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Generating a range of curves that fit inside a set of fixed limits

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Mark Ingram
Mark Ingram on 24 Jan 2021
Edited: Adam Danz on 25 Jan 2021
Hi,
I have a dataset (upper and lower limits for a given X coordinate) where I want to generate a batch of curves that fit inside the dataset, to explore the worst case possible representations.
Dataset is:-
X Value , Lower Limit , Upper Limit
0.0 14.96 15.94
0.2 14.98 15.91
0.4 13.47 15.94
0.6 10.90 13.66
0.8 5.60 12.38
1.0 0.00 7.84
1.2 0.00 2.35
1.4 0.00 0.51
How would I go about it?
Many thanks, Mark.

  2 Comments

Adam Danz
Adam Danz on 24 Jan 2021
What set of curves?
What defines the y coordinate (assuming 2d)? Are the lower/upper limits limiting y?
Mark Ingram
Mark Ingram on 24 Jan 2021
Hi Adam,
The Upper and Lower limits are shown versus the X values in the graph.
I would like to run a script that generates many curves (similar in shape to the average curve shown) that fit inside the upper and lower limits. I am trying to generate a bunch of curves that represent steep and shallow inflections that cover all of the areas between upper and lower limits. Also to explore bias towards the lower or to the upper. Just trying to find a way to represent all (or most obvious) possibilities.
Thanks,

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Answers (2)

Image Analyst
Image Analyst on 24 Jan 2021
Here's an example. Adapt as needed:
clc; % Clear the command window.
close all; % Close all figures (except those of imtool.)
clear; % Erase all existing variables. Or clearvars if you want.
workspace; % Make sure the workspace panel is showing.
format long g;
format compact;
fprintf('Beginning to run %s.m ...\n', mfilename);
% X Value , Lower Limit , Upper Limit
x = [...
0.0 14.96 15.94
0.2 14.98 15.91
0.4 13.47 15.94
0.6 10.90 13.66
0.8 5.60 12.38
1.0 0.00 7.84
1.2 0.00 2.35
1.4 0.00 0.51 ]
[rows, columns] = size(x);
% Get colors for all the lines.
cmap = jet(rows);
labelStrings = cell(rows, 1);
for row = 1 : rows
% Make 500 points between the left and right.
thisXAxis = linspace(x(row, 2), x(row, 3), 500);
% Assume the first column if the period, since we have no idea what it should be.
period = x(row, 1);
% Get a random amplitude
amplitude = rand;
% Get y
y = amplitude * cos(2 * pi * thisXAxis / period);
plot(thisXAxis, y, '-', 'Color', cmap(row, :), 'LineWidth', 4);
grid on;
hold on;
% Set up legend
legendStrings{row} = sprintf('Curve %d', row);
end
fontSize= 20;
xlabel('X', 'FontSize', fontSize);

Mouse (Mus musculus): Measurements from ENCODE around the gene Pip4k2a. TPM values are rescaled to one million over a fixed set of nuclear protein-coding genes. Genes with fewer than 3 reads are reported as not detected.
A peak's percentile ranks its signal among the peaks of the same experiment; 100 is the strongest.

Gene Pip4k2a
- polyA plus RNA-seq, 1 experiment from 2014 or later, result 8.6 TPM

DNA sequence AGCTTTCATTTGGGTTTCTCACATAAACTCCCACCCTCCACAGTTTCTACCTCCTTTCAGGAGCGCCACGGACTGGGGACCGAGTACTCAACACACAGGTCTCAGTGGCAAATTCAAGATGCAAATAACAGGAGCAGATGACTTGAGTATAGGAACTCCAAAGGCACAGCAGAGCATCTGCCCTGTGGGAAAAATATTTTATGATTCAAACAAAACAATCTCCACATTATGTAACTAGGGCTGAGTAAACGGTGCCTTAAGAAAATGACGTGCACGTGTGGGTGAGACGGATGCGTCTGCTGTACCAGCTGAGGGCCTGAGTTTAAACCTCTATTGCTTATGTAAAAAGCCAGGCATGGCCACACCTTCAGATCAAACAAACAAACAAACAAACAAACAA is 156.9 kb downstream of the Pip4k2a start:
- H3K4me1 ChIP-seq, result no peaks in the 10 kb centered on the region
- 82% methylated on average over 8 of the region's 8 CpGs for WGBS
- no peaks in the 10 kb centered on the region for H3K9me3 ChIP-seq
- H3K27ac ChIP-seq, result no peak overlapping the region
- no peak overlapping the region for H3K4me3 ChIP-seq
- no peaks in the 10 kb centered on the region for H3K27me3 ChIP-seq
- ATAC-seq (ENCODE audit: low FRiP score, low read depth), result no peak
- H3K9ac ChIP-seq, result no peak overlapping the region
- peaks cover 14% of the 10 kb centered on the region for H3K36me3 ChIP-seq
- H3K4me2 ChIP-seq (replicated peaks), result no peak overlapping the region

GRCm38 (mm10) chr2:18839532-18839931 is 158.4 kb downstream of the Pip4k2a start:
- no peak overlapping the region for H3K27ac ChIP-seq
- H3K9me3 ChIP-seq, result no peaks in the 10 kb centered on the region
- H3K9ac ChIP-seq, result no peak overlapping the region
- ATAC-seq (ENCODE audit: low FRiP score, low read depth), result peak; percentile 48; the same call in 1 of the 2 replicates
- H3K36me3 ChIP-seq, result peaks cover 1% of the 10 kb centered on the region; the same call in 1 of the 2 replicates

ylabel('Y', 'FontSize', fontSize);
legend(legendStrings, 'Location', 'north');
g = gcf;
g.WindowState = 'maximized';
fprintf('Done running %s.m.\n', mfilename);

  1 Comment

Mark Ingram
Mark Ingram on 24 Jan 2021
Thanks for the example. Appreciate the quick turn around. I have provided some more information if that helps.

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Adam Danz
Adam Danz on 24 Jan 2021
Edited: Adam Danz on 24 Jan 2021
1. A sophisticated way would be to fit the curve, perhaps to a sigmoid or logistic fcn, and then adjust the fit parameters to produces a set of smooth curves that encompass the range of y values. That will likely requires a lot of fine tuning. If you're interested in slope and its variation, this would be the way to go.
2. Another suggestion is to implement a bootstrap process with whatever generated the data to begin with. You can resample from the distribution that gave you the bounds, with replacement, many times to generate many curves from the raw, resampled data and the slope can be computed from each bootstrap iteration to produce a normal distribution of slopes from which you can compute the mean and std.
3. A lower level solution is to linearly space y values at each range,
T = array2table([
0.0 14.96 15.94
0.2 14.98 15.91
0.4 13.47 15.94
0.6 10.90 13.66
0.8 5.60 12.38
1.0 0.00 7.84
1.2 0.00 2.35
1.4 0.00 0.51 ], ...
'VariableNames',{'x','lower','upper'});
% Add means since they weren't provided
T.y = mean([T.lower, T.upper],2)
T = 8x4 table
x lower upper y ___ _____ _____ ______ 0 14.96 15.94 15.45 0.2 14.98 15.91 15.445 0.4 13.47 15.94 14.705 0.6 10.9 13.66 12.28 0.8 5.6 12.38 8.99 1 0 7.84 3.92 1.2 0 2.35 1.175 1.4 0 0.51 0.255
% Plot mean curve
errorbar(T.x, T.y, T.y-T.lower, T.upper-T.y, 'LineWidth', 3);
% Add various lines within the bounds
hold on
nLines = 10; % <--- number of lines
yvals = cell2mat(arrayfun(@(i){linspace(T.lower(i), T.upper(i), nLines)}, 1:height(T))');